Overestimating ruling class responsiveness to energy crisis

Saman Sepehri’s letter makes some interesting points in his reply to Phil Gasper (“Capitalists and the energy crisis,” ISR 61, September-October, 2008); but if he can accuse Gasper of “underestimating” the factor of debates within the ruling class on the energy crisis, one could with rather more justice accuse Sepehri of seriously overestimating them. The method by which capitalism resolves contradictions between its short- and long-term interests is not anodyne “debate” but economic and political crisis, up to and including war.

The antagonism between short- and long-term interests, which is inherent to the capitalist system, is not “usually” but always resolved one-sidedly in favor of the former. The capitalists address their long-term problems only when they manifest themselves as short-term issues. Marx, in his brilliant discussion of the length of the working-day (Capital I, Ch. 10), showed that the unlimited extension of the working-day literally killed the worker and retarded technological progress, against the long-term interests of capital. However, Marx also showed that legislation to limit the working-day only came about after gigantic agitation by the working class forced a response; furthermore, the capitalist class was viciously hostile to the reforms, and the capitalist state was mainly an ally of the employers, granting “liberty in the general phrase, abrogation of liberty in the marginal note.”

Another valuable example is the “curse of nitrates” discussed by John Bellamy Foster and Brett Clark in their excellent article “Ecological Imperialism: The Curse of Capitalism” (Socialist Register 2004,186-201). Space precludes a full recapitulation, but in essence international capitalism engaged from 1840 to 1910 in a bloody, piratical struggle for guano and saltpeter deposits on the western coast of South America. These deposits were extremely valuable in agriculture and arms production. The chaotic scramble was only ended by the discovery of synthetic nitrates by German capital just before the First World War—a research program directly inspired by Germany’s weak imperial position, which kept it almost totally locked out of the British-dominated nitrate market. In other words, seventy years of chaotic scramble over a scarce natural resource was “solved” only in the preparation of the worst imperialist slaughter the world had yet seen.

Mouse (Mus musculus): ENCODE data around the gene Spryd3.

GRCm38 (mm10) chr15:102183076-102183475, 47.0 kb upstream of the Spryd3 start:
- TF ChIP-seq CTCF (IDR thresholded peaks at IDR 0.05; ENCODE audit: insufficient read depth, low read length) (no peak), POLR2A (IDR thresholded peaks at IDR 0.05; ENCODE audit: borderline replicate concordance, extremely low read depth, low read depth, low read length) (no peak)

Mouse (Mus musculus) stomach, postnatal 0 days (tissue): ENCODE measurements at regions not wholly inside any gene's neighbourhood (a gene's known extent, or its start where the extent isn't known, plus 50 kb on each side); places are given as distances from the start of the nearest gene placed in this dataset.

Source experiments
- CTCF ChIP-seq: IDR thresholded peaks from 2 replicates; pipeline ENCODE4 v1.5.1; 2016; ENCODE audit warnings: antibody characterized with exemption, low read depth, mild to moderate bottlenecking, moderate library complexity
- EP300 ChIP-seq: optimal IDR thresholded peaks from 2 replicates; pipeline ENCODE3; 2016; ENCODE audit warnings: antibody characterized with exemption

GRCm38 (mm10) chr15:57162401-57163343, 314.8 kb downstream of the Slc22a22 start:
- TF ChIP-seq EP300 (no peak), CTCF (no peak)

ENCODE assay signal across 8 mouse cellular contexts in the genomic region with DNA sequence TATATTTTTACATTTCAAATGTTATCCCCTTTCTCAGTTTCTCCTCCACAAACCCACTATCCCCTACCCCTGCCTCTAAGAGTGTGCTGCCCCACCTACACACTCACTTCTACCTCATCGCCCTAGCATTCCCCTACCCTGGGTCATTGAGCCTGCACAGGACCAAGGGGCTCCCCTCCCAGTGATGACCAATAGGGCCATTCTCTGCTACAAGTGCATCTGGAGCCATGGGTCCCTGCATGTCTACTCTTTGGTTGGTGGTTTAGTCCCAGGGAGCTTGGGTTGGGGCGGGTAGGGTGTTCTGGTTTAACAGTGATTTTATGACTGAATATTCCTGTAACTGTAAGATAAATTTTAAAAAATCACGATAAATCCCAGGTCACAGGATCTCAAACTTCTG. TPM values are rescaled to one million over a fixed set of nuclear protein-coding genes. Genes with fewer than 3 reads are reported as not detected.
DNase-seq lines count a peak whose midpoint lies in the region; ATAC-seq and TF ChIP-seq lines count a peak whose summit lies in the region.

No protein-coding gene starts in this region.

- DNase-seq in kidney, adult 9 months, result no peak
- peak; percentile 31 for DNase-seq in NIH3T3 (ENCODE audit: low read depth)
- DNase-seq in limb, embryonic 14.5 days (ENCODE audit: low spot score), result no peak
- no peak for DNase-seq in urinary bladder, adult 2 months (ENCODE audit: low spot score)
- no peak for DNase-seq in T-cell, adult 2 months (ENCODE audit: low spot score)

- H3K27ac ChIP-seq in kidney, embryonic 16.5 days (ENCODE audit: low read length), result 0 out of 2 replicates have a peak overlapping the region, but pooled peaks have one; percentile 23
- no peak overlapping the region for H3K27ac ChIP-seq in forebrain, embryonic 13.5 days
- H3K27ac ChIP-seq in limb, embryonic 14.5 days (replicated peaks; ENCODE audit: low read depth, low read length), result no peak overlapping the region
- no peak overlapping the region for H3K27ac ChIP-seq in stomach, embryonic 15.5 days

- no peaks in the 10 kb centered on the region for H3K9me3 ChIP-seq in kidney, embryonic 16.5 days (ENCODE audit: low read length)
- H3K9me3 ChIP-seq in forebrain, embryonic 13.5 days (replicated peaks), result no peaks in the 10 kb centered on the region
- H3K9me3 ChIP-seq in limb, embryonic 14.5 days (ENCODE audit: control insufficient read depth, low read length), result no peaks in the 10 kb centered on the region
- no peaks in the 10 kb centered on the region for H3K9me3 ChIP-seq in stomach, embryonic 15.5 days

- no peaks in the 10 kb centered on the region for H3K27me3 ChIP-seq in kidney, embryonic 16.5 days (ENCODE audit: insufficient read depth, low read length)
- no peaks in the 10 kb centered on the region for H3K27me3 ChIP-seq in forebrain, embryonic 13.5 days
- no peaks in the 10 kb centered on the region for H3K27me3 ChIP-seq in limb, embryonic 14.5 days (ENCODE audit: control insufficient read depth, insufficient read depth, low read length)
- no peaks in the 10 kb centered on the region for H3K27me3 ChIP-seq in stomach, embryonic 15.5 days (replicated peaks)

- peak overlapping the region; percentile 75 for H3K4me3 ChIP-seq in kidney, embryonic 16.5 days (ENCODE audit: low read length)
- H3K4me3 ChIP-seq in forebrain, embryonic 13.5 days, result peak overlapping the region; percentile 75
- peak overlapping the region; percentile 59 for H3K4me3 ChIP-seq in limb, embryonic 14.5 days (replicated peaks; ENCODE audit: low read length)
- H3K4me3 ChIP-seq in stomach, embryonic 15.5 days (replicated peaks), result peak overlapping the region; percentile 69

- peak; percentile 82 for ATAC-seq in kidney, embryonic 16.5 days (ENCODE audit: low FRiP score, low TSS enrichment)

Rising energy costs are causing municipalities to cut back on public transportation, not expand it. Energy companies are researching any number of things, but they are putting immediate emphasis on coal, nuclear, ethanol, offshore drilling, and shale oil—mostly forms for which the production infrastructure already exists to some degree, making them profitable in the short term. Indeed, the current emphasis on offshore drilling, with its associated costs and significant environmental impacts, indicates the desire of the ruling class to squeeze every last drop before directing economic resources elsewhere. Every government in the world now admits that global warming exists, but none of them can manage to do much about it. Certainly the 52 new coal plants in various stages of planning and construction are not going to alleviate the environmental problems caused by reliance on fossil fuels. Capital will, of its own accord, only face these problems when its profits start melting away as fast as the polar ice-caps—and its “cure” may make us nostalgic for the disease.

A further point which bears making is that we can expect a significant gap between the development of alternative energy sources and their implementation and availability to the working class. The basic technology to create electric and hybrid cars has existed since the late 1800s. Such vehicles were even somewhat available until the mid 1930s, when it was clear that mass production of gasoline-powered cars was far more profitable. So while some amount of resources may trickle into research into alternative energy sources, nothing short of a mass movement or a massive political and economic crisis will be required to begin the infrastructure changes necessary to implement such solutions on a large scale.

Sepehri is correct to argue that the Left should take advantage of the debate about energy and the environment to present its own ideas. But one of those ideas should be the centrality of class struggle in producing any kind of environmental reform worthy of the name. For indeed, capitalism has no solution to the world’s energy crisis.

Shaun Joseph and Mary Rapien
Providence, R.I.

Issue #86

November 2012

The legacy of the Industrial Workers of the World

Issue contents

Top story

Editorials

Features

Interviews

Critical Thinking

Reviews

  • Lenin and his biographers

    Paul Le Blanc reviews The Non-Geometric Lenin: Essays on the Development of the Bolshevik Party, 1910–1914 by Carter Elwood; Lenin by Lars Lih; Lenin's Brother: The Origins of the October Revolution by Philip Pomper; Conspirator: Lenin in Exile by Helen Rappaport; Lenin: A Revolutionary Life by Christopher Read; Lenin: A Biography by Robert Service; Forgotten Lives: The Role of Lenin's Sisters in the Russian Revolution by Katy Turton; Lenin: The Practice and Theory of Revolution by James D. White; and Lenin by Beryl Williams
  • The Red Dawn of a New Day

    Jason Netek reviews All Power to the Councils: A Documentary History of the German Revolution of 1918–1919 by Gabriel Kuhn
  • How not to build a movement

    Ian Angus reviews Deep Green Resistance: Strategy to Save the Planet by Derrick Jensen, Lierre Keith and Aric McBay
  • Marxism and ethics

    Tyler Zimmer reviews Marxism and Ethics: Freedom, Desire, and Revolution by Paul Blackledge
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